With Didi Gregorius now starring at shortstop for the foreseeable future, Matt Davidson represents the Arizona Diamondbacks best hitting prospect—and their best slugger as well.
Davidson has put together back-to-back 20-home runs in the minors and he's already hit three homers in his first 14 games with the Triple-A Reno Aces.
The question, at this point, is where Davidson fits in Arizona's future, considering they recently signed Martin Prado to a four-year contract.
If he continues raking, the Diamondbacks will have a major decision to make.
Considering the start to his professional career, the Chicago White Sox have to be thrilled at the prospects of prospect Courtney Hawkins—so to speak.
Hawkins delivered a .284 average with eight home runs and 33 RBI in 59 games. He's backed up that promise with five home runs and 12 RBI in his 14 games at Advanced Single-A Winston Salem this season as well.
Hawkins won't be ready for the White Sox until at least the 2015 season, but they certainly have a lot in terms of power to look forward to when he gets there.
Michael Choice took a slight step backward after a fabulous season in 2011 in which he hit 30 home runs with 82 RBI and a .542 slugging percentage.
Choice hit just 10 home runs last year while still hitting .287 at Double-A Midland. This season, Choice is off to an excellent start at Triple-A Sacramento with four home runs and 18 RBI in his first 17 games.
Choice clearly has a future in Oakland at some point, and that future could be somewhere in the middle of the batting order.
Not too many prospects are given a future power grade of seven in the MLB.com rankings, but New York Yankees' catching prospect Gary Sanchez is one of the very few.
Sanchez has hit 35 home runs in the past two seasons along with the ability to hit for high average—a trait not often found in catchers.
Sanchez is the future behind the plate for the Yankees, and at just 20 years of age, his bat could get him to the Big Apple quicker than he thinks.
The Kansas City Royals may have lost a top slugging prospect in Wil Myers in their trade with the Tampa Bay Rays during the offseason, but they have another one in waiting in Bubba Starling.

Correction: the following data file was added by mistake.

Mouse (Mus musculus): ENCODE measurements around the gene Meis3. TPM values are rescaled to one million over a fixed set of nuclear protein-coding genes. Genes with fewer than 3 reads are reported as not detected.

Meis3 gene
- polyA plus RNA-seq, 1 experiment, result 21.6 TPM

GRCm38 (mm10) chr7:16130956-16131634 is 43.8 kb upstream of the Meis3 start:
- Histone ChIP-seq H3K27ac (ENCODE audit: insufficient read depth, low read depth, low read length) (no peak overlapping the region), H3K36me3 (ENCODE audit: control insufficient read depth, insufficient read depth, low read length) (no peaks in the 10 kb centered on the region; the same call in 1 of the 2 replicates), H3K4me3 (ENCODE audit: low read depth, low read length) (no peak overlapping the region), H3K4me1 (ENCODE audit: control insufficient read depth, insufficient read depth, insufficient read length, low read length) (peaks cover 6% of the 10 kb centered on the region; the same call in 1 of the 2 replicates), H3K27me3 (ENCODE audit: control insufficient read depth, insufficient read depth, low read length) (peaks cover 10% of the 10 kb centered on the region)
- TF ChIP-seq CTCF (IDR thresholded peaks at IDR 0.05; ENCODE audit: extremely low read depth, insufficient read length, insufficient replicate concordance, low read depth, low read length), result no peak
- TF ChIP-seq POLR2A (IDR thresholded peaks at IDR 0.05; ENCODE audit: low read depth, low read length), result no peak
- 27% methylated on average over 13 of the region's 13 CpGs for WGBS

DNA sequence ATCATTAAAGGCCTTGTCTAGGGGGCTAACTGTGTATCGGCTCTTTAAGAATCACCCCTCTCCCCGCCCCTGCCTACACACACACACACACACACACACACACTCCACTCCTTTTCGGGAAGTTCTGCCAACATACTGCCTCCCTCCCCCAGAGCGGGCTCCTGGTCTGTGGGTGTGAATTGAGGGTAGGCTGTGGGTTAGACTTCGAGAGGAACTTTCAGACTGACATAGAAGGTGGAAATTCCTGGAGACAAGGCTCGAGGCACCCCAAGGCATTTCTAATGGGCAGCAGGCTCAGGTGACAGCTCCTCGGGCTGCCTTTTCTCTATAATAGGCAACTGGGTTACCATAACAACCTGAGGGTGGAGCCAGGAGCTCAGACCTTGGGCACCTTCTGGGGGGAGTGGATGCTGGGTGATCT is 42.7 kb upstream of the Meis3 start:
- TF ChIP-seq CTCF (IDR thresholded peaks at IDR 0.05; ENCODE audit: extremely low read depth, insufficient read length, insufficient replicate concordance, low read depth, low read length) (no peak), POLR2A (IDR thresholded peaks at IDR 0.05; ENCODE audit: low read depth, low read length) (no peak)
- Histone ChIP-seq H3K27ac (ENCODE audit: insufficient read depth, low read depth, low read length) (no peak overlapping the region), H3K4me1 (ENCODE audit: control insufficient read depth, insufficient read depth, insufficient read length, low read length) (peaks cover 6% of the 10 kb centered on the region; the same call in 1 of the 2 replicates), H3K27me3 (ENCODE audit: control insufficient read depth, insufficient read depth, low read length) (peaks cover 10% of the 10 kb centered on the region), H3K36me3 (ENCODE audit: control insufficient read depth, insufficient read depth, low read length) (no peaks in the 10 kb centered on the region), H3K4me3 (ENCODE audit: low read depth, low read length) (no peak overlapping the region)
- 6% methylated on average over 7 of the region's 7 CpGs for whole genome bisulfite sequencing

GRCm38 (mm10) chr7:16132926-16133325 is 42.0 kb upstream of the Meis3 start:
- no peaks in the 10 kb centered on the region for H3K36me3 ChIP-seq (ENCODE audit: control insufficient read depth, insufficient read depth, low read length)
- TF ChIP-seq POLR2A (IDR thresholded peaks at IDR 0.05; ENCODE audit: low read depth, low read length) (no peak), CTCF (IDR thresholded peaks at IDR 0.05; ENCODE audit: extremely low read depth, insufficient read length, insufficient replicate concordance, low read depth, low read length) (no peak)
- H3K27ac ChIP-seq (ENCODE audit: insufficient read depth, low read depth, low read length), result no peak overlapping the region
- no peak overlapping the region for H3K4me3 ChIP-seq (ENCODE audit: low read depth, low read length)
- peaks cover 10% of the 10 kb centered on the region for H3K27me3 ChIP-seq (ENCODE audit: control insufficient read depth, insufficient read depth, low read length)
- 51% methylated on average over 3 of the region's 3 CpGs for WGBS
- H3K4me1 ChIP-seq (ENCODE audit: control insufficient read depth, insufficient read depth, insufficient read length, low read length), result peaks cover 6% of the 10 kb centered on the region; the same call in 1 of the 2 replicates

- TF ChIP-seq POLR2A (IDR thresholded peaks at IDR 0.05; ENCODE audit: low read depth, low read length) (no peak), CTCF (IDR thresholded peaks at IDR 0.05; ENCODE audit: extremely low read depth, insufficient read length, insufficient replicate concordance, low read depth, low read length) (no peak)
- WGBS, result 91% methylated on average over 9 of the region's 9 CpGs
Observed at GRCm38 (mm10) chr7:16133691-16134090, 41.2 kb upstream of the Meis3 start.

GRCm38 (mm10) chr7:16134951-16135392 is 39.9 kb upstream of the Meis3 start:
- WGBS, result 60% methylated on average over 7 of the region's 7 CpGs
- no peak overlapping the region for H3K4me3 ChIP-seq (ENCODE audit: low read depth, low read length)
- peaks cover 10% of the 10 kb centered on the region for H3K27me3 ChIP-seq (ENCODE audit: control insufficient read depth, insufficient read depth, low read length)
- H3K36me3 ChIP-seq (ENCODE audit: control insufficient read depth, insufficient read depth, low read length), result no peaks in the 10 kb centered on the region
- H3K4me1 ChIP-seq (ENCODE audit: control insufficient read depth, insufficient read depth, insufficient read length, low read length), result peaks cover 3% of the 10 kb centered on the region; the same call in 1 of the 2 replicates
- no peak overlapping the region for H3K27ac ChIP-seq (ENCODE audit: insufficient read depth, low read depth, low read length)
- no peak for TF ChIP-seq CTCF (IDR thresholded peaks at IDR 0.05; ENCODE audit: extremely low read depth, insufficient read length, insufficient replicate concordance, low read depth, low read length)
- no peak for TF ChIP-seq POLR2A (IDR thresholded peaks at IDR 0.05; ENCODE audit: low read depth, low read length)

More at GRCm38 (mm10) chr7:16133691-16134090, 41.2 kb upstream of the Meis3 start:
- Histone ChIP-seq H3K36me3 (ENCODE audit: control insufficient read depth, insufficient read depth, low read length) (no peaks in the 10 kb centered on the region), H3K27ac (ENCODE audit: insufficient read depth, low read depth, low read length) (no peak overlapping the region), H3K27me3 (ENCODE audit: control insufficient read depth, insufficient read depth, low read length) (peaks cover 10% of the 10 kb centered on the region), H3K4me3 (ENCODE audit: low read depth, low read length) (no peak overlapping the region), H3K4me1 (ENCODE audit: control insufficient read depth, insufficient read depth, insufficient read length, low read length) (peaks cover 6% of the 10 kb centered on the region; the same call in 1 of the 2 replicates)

Taken with the fifth overall pick in the 2011 MLB draft, Starling hit 10 home runs with 33 RBI and a .485 slugging percentage in Rookie League ball last year.
With very little professional experience under his belt, the Royals expect that Starling's raw power will emerge as he develops better plate discipline and a consistent approach.
He may be missing the first 50 games of the season for sheer stupidity, but it doesn't take away from the fact that Jonathan Singleton can hit "the snot out" of a baseball.
Singleton will make his way to Triple-A when his suspension ends in late May, and there is still a chance he could be seen in Houston late this season.
Singleton has hit close to .300 at every level and has slugged close to .500 as well. The power is clearly there as well as the solid approach at the plate.
The Los Angeles Dodgers were understandably conflicted in figuring out what to do with Cuban hitting sensation Yasiel Puig at the end of spring training.
All Puig did was hit .517 with three home runs, 11 RBI and an .828 slugging percentage.
Puig had exactly 23 games of professional experience under his belt before impressing the Dodgers this past spring. But even that small body of work was impressive—he hit .354 with five home runs, 15 RBI and a .634 slugging percentage.
Puig was placed on the disabled list over the weekend with a sprained thumb. He had already gotten off to a solid start with a .333 average, three home runs and nine RBI at Double-A Chattanooga.
The power is already a five out of seven according to MLB.com, and considering his outstanding start to his professional career, Puig could well be in L.A. full time by next year.
It's just a matter of time before Mike Zunino is raking at Safeco Field.